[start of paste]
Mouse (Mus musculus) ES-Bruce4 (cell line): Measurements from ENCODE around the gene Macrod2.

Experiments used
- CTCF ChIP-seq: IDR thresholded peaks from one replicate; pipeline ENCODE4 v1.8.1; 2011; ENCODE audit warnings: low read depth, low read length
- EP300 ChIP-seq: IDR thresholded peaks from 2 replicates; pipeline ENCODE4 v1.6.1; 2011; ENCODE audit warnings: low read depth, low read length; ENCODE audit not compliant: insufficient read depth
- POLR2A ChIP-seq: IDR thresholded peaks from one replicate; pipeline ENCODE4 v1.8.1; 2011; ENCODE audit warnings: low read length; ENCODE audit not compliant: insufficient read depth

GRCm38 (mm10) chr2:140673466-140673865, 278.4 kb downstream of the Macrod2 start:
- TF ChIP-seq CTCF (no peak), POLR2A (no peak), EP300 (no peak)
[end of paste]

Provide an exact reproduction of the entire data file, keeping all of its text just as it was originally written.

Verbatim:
Mouse (Mus musculus) ES-Bruce4 (cell line): Measurements from ENCODE around the gene Macrod2.

Experiments used
- CTCF ChIP-seq: IDR thresholded peaks from one replicate; pipeline ENCODE4 v1.8.1; 2011; ENCODE audit warnings: low read depth, low read length
- EP300 ChIP-seq: IDR thresholded peaks from 2 replicates; pipeline ENCODE4 v1.6.1; 2011; ENCODE audit warnings: low read depth, low read length; ENCODE audit not compliant: insufficient read depth
- POLR2A ChIP-seq: IDR thresholded peaks from one replicate; pipeline ENCODE4 v1.8.1; 2011; ENCODE audit warnings: low read length; ENCODE audit not compliant: insufficient read depth

GRCm38 (mm10) chr2:140673466-140673865, 278.4 kb downstream of the Macrod2 start:
- TF ChIP-seq CTCF (no peak), POLR2A (no peak), EP300 (no peak)